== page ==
Sustaining freshwater recreational fisheries in a changing environment
As of June 2017, I am a postdoctoral fellow researching the adaptation potential of rainbow trout (Oncorhynchus mykiss) to climate change. This research is funded by a generous grant from Genome Canada (Genome BC) and is in collaboration with many academic and non-governmental organizations, including the University of Victoria, University of Calgary, Carleton University, University of Ottawa, and the Freshwater Fisheries Society of BC. My primary role will be in bioinformatics and genomics, but I also hope to do some field sampling as well. I'm excited for this new position!
One of my main research interests is in delimiting evolutionary independent lineages, what most people call "species". Although I primarily perform research on reptiles and amphibians, I am also very interested in developing methods that can be used by a broad array of researchers studying a variety of organisms. Independent lineages are most accurately assessed with multiple pieces of evidence, e.g., morphological, molecular, and ecological interactions. However, the availability and ease of collecting molecular data has made this type of data the common currency of species delimitation.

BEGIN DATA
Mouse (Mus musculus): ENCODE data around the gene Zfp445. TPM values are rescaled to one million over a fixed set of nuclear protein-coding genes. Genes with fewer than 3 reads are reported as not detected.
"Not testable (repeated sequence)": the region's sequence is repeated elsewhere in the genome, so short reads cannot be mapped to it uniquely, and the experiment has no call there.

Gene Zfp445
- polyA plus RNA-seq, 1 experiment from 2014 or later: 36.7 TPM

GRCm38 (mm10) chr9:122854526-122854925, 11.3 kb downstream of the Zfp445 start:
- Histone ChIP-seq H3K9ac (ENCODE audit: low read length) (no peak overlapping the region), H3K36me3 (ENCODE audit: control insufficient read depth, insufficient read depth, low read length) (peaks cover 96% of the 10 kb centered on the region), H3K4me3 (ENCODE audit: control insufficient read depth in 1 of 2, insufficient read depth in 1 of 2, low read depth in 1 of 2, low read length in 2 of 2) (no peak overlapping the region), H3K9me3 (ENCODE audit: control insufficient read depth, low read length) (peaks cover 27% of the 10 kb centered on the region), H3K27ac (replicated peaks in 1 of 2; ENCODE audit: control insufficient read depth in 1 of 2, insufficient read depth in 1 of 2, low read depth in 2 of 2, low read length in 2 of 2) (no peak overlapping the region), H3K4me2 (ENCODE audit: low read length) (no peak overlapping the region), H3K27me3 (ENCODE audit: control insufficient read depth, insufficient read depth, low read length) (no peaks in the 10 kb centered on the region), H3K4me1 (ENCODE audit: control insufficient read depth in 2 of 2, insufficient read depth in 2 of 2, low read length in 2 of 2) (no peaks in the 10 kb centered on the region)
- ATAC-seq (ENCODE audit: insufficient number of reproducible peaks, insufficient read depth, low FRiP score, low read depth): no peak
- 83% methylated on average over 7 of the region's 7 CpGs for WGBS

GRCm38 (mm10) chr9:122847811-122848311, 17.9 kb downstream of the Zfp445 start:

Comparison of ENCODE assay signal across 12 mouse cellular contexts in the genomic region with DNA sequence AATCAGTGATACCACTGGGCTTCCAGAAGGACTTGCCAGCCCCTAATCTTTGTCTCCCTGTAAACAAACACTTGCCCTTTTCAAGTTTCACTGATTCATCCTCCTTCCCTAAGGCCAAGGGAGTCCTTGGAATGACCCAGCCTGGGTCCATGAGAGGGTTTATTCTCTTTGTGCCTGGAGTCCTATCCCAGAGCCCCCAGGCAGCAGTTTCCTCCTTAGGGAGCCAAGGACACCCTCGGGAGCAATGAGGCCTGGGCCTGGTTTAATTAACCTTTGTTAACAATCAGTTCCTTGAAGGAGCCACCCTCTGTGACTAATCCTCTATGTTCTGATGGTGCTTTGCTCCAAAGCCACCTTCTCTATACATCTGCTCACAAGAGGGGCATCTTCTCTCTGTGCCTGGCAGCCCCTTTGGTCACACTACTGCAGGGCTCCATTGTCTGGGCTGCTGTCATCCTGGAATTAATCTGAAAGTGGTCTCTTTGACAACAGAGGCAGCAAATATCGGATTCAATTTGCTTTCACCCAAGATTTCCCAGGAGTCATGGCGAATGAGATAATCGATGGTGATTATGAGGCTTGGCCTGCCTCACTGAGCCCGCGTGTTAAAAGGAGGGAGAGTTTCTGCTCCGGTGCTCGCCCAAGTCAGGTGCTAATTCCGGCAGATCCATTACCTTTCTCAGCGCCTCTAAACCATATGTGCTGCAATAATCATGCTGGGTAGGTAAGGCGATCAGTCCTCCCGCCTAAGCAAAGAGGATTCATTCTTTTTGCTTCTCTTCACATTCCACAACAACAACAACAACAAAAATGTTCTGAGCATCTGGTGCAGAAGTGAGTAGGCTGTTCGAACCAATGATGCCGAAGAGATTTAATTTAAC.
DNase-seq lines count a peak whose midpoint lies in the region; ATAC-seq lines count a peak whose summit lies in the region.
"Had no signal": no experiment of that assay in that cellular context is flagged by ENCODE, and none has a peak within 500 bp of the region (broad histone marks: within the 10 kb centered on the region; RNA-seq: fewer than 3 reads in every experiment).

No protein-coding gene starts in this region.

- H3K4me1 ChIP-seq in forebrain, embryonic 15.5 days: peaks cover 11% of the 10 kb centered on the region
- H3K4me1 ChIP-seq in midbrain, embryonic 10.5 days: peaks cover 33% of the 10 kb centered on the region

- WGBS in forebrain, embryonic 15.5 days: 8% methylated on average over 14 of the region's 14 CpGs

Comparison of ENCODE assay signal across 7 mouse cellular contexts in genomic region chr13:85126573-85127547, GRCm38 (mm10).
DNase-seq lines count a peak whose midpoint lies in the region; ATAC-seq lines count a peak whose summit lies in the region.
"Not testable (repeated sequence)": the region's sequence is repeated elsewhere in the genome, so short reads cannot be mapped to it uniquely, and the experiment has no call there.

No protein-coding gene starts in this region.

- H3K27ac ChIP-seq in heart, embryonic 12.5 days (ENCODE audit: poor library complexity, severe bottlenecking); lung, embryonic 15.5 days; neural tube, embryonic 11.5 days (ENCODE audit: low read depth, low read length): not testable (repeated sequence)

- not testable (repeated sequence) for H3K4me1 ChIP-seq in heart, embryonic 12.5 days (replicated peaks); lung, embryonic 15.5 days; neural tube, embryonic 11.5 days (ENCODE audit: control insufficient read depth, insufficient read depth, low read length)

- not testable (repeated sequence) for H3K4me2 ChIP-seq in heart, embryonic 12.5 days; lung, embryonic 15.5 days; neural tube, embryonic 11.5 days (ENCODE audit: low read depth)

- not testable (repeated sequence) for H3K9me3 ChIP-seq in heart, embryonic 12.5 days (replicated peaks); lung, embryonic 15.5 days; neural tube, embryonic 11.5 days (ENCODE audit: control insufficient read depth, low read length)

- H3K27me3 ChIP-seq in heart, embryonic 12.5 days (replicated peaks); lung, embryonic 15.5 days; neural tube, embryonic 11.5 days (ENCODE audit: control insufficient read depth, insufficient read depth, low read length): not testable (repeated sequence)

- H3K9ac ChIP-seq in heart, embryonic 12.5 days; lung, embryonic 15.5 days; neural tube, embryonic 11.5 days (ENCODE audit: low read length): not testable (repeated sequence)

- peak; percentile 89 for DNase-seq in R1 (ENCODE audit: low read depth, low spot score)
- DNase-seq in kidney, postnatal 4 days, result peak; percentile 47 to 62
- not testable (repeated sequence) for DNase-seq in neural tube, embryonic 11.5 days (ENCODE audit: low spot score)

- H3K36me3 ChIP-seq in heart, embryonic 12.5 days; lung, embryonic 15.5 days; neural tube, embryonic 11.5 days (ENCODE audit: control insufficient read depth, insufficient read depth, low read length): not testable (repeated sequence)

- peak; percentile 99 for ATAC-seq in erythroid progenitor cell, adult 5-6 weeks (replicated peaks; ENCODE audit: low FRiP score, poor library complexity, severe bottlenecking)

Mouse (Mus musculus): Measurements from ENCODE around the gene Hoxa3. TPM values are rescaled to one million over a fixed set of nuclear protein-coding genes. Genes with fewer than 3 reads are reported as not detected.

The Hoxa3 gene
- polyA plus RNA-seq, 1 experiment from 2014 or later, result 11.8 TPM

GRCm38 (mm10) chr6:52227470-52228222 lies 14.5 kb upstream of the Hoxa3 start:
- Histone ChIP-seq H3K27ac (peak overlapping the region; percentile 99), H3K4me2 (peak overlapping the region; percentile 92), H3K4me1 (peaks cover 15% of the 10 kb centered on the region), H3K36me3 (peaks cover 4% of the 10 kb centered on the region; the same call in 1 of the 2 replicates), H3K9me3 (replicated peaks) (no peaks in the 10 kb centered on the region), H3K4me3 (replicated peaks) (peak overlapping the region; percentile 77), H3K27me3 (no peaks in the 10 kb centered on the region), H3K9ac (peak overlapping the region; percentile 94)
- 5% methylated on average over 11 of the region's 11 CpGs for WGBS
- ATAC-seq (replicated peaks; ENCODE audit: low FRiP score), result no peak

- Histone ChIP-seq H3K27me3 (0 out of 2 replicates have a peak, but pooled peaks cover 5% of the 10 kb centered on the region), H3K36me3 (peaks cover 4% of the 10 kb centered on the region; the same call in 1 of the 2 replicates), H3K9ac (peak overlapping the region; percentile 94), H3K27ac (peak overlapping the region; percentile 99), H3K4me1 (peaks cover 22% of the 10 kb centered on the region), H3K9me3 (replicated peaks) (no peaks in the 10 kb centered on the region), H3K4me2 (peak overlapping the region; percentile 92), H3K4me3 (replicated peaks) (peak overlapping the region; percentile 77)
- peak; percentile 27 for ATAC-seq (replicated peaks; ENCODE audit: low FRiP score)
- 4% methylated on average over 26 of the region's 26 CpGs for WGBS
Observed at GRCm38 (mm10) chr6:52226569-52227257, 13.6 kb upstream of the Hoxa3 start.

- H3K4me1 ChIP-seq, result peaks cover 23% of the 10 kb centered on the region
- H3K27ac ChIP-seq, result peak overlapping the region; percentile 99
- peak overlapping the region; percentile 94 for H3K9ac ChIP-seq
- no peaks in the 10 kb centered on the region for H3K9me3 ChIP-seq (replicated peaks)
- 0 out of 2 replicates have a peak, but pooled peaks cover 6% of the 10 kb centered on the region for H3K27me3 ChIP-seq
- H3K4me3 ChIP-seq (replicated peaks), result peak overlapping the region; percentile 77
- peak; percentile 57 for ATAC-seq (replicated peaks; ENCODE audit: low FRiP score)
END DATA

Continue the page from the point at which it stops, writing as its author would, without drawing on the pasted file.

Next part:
I am currently collaborating with Drs. Mariana Morando and Luciano Avila to delimit species in a group of Liolaemus lizards in Argentina using SNP (single nucleotide polymorphism) data.
The Genomics of Speciation and Hybridization in Liolaemus